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[en] Soil-gas radon time series data has been generated at Dharamshala station for seismic studies in NW Himalayas, India. Compared with the influence of temperature and pressure, radon and rainfall have shown a strong correlation. Decomposition of radon time series into three component series (seasonal, trend, and residual) has been done for further recognizing the authentic anomalous values. The irregular patterns in daily and residual radon data have been associated with earthquake events and rainfall. This monitoring station found to be sensitive to the seismic events within a distance of about 70 km. (author)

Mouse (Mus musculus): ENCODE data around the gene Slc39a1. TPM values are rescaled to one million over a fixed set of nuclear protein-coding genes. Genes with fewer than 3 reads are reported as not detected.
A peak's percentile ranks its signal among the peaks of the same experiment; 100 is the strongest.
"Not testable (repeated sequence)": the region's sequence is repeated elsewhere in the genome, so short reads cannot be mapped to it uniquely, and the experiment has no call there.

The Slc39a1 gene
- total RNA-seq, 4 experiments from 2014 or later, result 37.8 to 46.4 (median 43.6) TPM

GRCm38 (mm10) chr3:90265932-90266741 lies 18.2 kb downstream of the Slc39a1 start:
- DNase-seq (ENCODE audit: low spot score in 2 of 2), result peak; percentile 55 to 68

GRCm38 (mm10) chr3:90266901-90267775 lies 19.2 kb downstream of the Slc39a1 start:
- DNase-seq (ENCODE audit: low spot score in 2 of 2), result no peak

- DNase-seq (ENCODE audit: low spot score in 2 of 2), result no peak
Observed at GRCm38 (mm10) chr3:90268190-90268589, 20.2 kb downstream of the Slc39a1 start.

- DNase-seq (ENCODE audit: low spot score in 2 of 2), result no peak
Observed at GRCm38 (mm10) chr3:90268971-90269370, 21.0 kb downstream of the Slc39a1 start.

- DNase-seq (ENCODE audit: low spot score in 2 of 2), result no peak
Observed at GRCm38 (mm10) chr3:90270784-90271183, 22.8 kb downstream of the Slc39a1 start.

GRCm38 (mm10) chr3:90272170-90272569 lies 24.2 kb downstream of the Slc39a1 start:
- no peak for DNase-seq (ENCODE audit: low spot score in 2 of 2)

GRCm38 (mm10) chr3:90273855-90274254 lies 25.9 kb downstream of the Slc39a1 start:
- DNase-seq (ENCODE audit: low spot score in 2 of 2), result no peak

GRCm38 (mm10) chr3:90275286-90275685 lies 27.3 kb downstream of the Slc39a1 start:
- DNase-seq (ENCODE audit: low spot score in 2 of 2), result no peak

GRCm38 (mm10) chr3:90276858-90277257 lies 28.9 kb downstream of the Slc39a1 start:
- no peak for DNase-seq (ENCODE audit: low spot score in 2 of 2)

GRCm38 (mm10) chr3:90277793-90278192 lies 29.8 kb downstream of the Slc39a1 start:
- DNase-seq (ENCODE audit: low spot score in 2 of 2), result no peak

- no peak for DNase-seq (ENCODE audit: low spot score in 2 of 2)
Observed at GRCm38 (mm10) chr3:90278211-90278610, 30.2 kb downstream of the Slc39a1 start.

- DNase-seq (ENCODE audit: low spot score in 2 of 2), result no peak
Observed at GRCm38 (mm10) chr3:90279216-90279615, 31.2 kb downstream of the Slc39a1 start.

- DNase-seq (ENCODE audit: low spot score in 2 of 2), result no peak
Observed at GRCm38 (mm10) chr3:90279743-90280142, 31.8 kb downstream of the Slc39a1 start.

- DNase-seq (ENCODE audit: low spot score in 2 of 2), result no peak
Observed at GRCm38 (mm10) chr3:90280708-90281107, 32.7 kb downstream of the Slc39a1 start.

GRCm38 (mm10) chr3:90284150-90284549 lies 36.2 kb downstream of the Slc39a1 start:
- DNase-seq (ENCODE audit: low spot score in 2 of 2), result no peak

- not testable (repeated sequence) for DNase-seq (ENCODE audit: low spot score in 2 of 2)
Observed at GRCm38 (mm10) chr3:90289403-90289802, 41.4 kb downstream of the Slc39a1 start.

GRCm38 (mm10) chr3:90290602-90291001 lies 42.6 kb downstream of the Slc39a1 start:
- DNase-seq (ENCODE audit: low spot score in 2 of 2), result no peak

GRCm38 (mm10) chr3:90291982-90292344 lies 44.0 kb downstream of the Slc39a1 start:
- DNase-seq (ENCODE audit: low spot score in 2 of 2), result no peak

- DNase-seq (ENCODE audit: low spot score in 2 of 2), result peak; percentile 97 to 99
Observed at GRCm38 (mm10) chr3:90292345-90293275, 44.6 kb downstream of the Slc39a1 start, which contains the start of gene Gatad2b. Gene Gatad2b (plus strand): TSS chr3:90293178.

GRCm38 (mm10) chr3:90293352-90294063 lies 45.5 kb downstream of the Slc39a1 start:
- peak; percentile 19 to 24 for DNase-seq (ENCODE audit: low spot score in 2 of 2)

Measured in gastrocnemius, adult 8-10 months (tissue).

[en] Cosmic-ray neutron sensing: from noise to a well established method for non-invasive soil moisture estimation Cosmic ray neutron sensing (CRNS) has been introduced as a new non-invasive large scale method for soil moisture estimation. It is based on the inverse relationship between natural neutrons created by cosmic-ray and the presence of hydrogen at the land-surface, which is predominantly stored as water in the soil (Zreda et al., 2012). Noteworthy, this effect was well known by physicists with studies dating back more than half a century but it was considered as a noise (Hendrick and Edge, 1966). Only several years later, the use of natural neutron fluxes measured at the ground surface for quantifying soil moisture and snow water equivalent has been presented (Kodama et al., 1979). In these experiments, however, the neutron detector was installed below ground and the signal was strongly related to the hydrogen pools close to the probe. For this reason, this set-up probably did not provide relevant advantages in comparison to other point-scale soil moisture techniques (e.g., TDR) and it was considered for monitoring only extreme snowpack conditions (Morin, et al., 2012). In contrast, Zreda et al. (2012) showed that the signal of a neutron detector installed above-ground is sensitive to soil moisture within a large footprint of hundreds of meters horizontally and a soil depth of several decimeters. In such a way, they put CRNS in a new perspective proving to be a valuable technique to estimate soil moisture at an intermediate scale and showing to be a promising method with a range of applications. Above-ground CRNS method for soil moisture estimation is now used by several research groups all around the world and several national networks have been established. Most of the applications focus on detecting temporal soil moisture dynamics but promising results have been shown also as a rover for covering larger areas, for estimation biomass, water interception and large scale snow observations.